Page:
Allow appeal against foreigners tribunal order, SC urged
The Supreme Court on Thursday reserved its order on the question whether the decision of the Foreigners Tribunal in Assam declaring a person a foreigner is final or there should be an appellate mechanism to challenge it.
The bench of Chief Justice Ranjan Gogoi, Justice Deepak Gupta and Justice Sanjiv Khanna reserved the order as senior counsel Kapil Sibal urged the court to take recourse to its plenary powers under Article 142 of the Constitution to provide for appeal against the tribunal's orders.
CJI Gogoi said: "The remedy you are seeking from the court was in fact available with the legislature."
The court is examining whether the decision of the foreigners tribunal holding a person as a foreigner would eclipse his name in the National Register of Citizens (NRC) in Assam with the government asserting that judicial determination would erase the name of such a person from the NRC.
Addressing the larger issue, Sibal said that there should be a right to appeal against the decision of the tribunal in conformity with Article 21 (Right to life) and Article 14 (Right to Equality) of the Constitution, but at this, Solicitor General Tushar Mehta said that there was an elaborate procedure that is followed by the tribunal before it decides on the fate of a person said to be a foreigner.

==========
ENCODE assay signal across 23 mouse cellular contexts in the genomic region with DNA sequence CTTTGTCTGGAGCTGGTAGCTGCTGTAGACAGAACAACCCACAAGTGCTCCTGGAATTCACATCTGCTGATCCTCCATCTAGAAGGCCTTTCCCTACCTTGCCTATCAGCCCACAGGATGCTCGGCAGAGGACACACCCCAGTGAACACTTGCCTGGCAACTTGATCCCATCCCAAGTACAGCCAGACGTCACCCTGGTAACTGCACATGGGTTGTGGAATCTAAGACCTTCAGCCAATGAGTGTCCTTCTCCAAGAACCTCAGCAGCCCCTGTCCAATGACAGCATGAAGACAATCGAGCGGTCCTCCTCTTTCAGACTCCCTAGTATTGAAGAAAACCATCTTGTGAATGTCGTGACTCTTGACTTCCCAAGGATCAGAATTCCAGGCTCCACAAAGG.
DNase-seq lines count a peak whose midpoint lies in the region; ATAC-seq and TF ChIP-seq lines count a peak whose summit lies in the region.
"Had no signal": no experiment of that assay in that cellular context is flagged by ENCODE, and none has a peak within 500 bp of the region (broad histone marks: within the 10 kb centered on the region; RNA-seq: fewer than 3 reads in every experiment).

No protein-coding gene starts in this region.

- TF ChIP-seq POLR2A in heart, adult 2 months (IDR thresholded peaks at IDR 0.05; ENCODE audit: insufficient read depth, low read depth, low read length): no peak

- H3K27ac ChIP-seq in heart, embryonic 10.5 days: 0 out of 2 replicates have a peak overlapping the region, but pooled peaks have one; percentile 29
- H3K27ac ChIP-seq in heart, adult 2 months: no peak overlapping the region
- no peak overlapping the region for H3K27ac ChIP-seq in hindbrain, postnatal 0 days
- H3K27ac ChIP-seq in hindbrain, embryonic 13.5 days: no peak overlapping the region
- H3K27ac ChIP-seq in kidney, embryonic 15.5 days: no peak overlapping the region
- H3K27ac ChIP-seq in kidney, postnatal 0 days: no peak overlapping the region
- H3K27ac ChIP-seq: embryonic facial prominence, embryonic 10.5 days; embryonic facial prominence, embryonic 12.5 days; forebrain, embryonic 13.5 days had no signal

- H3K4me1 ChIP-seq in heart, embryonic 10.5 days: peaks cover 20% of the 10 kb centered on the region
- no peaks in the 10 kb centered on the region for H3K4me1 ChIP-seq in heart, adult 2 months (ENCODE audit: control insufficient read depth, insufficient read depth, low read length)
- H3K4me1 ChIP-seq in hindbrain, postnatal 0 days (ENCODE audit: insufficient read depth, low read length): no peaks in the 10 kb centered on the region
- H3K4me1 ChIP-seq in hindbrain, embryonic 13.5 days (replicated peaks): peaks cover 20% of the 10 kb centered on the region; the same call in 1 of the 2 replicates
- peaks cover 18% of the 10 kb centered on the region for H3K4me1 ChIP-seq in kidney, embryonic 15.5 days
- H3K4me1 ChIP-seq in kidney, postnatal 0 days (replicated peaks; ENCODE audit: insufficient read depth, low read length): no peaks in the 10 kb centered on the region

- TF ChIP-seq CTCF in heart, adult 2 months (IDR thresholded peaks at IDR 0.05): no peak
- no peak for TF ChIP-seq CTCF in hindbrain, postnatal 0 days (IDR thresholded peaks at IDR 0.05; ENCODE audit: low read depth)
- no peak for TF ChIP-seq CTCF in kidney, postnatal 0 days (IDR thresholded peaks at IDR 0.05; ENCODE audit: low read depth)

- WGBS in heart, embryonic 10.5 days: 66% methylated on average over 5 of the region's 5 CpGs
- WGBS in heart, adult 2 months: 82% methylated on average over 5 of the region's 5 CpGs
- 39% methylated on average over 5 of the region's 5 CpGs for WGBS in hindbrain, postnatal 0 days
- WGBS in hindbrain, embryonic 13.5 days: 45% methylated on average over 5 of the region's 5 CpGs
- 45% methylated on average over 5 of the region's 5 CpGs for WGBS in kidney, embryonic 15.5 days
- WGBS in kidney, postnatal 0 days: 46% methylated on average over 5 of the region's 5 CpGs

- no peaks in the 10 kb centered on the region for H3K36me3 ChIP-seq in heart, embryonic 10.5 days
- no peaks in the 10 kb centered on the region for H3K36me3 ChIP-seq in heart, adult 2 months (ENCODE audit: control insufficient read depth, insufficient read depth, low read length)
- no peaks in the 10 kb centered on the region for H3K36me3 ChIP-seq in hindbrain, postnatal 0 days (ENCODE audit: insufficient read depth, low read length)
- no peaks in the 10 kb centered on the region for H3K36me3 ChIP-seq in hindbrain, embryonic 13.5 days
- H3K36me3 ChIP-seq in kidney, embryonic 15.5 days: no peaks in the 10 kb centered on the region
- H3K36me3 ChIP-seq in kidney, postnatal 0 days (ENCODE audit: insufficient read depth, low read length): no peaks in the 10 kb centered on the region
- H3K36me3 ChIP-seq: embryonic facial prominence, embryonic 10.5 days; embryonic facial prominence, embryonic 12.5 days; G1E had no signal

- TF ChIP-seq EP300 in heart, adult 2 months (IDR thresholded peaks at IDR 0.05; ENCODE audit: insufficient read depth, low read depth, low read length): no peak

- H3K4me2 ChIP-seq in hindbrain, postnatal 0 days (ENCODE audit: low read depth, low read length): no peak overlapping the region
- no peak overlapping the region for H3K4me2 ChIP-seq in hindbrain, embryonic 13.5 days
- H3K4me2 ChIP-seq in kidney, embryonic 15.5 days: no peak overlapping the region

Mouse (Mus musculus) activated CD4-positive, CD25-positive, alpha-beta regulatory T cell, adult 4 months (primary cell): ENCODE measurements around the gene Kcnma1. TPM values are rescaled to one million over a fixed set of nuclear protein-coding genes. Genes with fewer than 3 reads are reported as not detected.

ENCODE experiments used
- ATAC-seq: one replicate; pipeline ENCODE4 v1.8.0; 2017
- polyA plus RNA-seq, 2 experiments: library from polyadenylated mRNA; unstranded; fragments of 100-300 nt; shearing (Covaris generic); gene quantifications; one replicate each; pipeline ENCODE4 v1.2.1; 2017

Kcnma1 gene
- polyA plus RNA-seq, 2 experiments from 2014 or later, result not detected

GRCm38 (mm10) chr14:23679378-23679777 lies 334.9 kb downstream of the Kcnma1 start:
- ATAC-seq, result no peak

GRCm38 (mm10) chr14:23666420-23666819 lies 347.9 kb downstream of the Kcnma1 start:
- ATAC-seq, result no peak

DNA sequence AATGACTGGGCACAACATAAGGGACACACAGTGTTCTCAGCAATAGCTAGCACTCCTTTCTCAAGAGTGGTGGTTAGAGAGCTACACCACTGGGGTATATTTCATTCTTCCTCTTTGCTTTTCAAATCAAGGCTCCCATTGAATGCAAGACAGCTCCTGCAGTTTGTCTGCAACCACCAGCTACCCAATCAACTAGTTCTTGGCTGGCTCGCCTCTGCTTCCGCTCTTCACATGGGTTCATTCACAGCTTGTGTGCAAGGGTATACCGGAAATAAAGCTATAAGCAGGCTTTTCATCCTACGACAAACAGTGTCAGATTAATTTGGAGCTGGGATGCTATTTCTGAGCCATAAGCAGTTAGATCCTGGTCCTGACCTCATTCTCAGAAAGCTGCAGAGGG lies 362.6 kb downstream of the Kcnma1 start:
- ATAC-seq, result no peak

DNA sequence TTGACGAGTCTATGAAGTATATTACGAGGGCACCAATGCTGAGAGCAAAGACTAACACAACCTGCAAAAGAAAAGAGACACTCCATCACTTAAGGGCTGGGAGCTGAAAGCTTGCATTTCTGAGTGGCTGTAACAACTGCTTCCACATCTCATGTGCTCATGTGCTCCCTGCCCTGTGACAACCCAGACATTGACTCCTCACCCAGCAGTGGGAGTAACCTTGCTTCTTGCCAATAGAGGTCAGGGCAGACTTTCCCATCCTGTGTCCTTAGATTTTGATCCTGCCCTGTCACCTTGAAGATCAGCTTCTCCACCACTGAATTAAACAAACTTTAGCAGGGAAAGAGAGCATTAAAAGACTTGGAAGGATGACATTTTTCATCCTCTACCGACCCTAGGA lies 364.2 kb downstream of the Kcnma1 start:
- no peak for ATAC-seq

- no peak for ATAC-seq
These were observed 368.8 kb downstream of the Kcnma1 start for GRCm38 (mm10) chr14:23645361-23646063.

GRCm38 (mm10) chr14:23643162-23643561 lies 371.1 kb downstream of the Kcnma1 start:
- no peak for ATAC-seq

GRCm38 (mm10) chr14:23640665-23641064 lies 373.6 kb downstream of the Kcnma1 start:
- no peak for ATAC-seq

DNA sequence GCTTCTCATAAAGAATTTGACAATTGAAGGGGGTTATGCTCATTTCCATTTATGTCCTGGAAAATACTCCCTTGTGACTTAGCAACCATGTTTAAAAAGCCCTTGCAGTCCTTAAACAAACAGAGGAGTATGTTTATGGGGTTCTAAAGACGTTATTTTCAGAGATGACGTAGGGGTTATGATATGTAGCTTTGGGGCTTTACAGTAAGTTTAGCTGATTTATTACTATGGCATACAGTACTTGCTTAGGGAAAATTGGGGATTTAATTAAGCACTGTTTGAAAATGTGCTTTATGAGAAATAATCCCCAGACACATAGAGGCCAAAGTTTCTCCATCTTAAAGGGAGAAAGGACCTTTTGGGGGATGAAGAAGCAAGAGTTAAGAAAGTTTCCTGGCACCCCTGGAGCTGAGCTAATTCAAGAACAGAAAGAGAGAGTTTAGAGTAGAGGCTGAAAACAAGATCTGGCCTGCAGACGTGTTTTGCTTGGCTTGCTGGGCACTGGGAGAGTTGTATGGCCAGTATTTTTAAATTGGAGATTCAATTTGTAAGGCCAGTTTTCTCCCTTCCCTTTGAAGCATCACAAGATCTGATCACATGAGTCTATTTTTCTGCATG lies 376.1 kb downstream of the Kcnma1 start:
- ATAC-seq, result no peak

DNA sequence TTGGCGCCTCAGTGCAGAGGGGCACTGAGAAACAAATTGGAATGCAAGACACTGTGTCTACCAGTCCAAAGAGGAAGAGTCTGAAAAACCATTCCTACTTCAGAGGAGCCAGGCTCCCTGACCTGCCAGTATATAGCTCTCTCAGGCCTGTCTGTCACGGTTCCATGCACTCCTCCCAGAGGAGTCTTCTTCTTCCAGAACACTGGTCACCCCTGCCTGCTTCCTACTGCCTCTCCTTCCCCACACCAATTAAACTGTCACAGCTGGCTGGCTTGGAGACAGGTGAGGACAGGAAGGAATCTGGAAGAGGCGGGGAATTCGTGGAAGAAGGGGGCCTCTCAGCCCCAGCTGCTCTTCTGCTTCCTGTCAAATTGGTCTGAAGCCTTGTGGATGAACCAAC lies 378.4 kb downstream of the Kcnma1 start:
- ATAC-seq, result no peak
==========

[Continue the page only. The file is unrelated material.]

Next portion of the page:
Sibal also told that most of the people facing proceedings before the foreigners tribunal were poor and can't be expected to collect all the documents in their support in 60 days.
Responding to the poser from the court in the last hearing of the matter on March 27, Sibal said that an appeal provision was incorporated but it was struck down by the top court.
"We gave the right to appeal but the court struck it down saying since the burden of proof has shifted from the immigrant to the State, an elaborate procedure has been put in place and it was limited to Assam only," he said.
Sibal also noted that it was on the court's intervention that a provision for appeal was incorporated in the now-scrapped TADA law.
Another senior counsel Sanjay Hegde told the court that the foreigners tribunal was a quasi-judicial body and the decision rendeed by it would remain a quasi-judicial decision even if it is upheld by the High Court or the Supreme Court. - IANS